This second point, regarding a state’s right to restrict production of hemp, but not other hemp activities, is one of the strongest points the Court makes. In many respects, it is the crucial piece distinguishing between a state’s right to regulate production (ie, cultivation) and the federal prohibition on a state restricting other hemp-related activities.

The Court concludes its analysis of the Plaintiff’s express preemption argument by stating: “In sum, the 2018 Farm Bill clearly provides that states may not pass laws that interfere with the right to transport in interstate commerce hemp—including hemp derivatives like hemp bud and hemp flower—that has been lawfully produced under a State or Tribal plan or under a license issued under the USDA plan. Indiana’s law criminalizing the manufacture, finance, delivery, and possession of smokable hemp without limiting the prohibition to intrastate activity does just that.


Conflict preemption applies when it is impossible to comply with both state and federal law or that state law constitutes an obstacle to satisfying the purposes and objectives of Congress. The Plaintiffs argue that the challenged provisions of SEA 516 criminalizing smokable hemp constitute an obstacle to satisfying the 2018 Farm Bill’s objective of legalizing all low-THC hemp products, including all hemp derivatives.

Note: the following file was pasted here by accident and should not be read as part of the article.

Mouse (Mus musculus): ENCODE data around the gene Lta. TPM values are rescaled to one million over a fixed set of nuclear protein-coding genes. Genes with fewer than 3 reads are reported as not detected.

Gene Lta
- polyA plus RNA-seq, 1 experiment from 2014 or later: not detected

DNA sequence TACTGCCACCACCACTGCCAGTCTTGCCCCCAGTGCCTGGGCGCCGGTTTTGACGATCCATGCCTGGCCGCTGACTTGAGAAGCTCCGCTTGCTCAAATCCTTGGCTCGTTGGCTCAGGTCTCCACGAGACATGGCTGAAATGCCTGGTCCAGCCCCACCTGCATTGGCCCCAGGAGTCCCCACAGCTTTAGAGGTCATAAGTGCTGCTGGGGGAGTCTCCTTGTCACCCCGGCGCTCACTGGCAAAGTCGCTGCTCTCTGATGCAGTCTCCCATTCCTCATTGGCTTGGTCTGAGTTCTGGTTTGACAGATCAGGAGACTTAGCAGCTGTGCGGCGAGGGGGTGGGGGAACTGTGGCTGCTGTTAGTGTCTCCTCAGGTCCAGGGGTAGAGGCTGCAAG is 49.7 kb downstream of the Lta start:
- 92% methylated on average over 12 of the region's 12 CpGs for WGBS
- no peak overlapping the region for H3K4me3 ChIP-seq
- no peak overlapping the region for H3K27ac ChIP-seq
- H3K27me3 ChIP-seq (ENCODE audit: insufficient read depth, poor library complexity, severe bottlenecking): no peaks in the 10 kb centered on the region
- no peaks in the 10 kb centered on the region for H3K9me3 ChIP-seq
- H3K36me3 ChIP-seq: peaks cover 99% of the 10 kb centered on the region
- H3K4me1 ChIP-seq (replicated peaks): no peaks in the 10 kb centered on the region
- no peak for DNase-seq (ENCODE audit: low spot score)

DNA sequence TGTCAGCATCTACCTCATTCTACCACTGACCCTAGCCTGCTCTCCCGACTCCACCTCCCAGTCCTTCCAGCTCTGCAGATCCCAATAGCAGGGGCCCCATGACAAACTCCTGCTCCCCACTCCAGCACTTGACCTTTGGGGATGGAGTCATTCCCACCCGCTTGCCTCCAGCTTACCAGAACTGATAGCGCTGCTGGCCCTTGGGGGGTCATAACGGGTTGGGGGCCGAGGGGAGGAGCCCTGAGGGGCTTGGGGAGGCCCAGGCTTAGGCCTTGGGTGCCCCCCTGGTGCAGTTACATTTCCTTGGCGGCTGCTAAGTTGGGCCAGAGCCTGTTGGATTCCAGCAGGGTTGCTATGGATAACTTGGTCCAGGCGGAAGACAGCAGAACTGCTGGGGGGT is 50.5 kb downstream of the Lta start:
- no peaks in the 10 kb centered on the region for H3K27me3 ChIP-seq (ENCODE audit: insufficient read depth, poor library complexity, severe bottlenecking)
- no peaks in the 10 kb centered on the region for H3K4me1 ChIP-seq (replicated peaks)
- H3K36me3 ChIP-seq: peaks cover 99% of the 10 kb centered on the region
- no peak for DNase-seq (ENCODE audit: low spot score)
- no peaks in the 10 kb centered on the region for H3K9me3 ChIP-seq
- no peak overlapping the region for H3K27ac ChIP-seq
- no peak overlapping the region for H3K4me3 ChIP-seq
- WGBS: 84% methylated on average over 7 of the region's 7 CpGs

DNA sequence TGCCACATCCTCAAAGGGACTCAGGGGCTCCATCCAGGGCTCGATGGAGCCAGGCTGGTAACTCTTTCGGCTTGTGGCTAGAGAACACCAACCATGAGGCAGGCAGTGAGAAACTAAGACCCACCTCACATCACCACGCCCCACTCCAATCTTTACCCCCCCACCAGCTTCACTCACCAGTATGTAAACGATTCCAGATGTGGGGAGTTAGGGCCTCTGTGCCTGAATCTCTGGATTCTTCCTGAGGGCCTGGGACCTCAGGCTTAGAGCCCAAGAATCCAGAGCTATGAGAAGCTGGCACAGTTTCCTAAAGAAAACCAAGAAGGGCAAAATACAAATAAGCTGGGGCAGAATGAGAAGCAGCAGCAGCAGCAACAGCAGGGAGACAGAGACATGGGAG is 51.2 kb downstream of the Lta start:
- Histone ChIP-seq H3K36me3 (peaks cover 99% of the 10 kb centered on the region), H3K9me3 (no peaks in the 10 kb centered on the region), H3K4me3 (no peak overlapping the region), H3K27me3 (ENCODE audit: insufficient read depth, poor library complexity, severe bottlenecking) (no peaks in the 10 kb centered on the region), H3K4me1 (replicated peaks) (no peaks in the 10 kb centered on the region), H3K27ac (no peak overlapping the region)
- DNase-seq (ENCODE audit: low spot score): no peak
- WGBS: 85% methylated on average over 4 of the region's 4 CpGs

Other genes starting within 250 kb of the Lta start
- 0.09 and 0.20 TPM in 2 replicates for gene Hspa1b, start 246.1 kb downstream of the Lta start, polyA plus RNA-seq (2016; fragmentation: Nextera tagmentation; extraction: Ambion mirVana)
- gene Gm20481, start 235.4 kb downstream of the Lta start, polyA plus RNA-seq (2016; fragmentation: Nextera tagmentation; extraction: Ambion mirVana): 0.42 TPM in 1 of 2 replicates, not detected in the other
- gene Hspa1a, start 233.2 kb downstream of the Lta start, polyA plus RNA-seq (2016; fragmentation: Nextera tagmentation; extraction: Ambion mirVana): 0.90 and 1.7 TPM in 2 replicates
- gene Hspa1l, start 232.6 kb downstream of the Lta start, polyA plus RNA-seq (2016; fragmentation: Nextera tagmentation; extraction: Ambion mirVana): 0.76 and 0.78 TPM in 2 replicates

The Court found that the Plaintiff’s arguments for conflict preemption were not as strong as for express preemption, though it did find that conflict preemption also applies, stating:

The 2018 Farm Bill expands the federal definition of hemp beyond that set forth in the 2014 Farm Bill to specifically include hemp derivatives and extracts, such as hemp bud and hemp flower, and removes low-THC hemp from federal controlled substance schedules. Plaintiffs have shown at least some likelihood of establishing that the challenged provisions of SEA 516, which criminalize the manufacture, finance, delivery, and possession of hemp bud and hemp flower—hemp derivatives of the kind specifically legalized under the 2018 Farm Bill—frustrates these congressional purposes and objectives.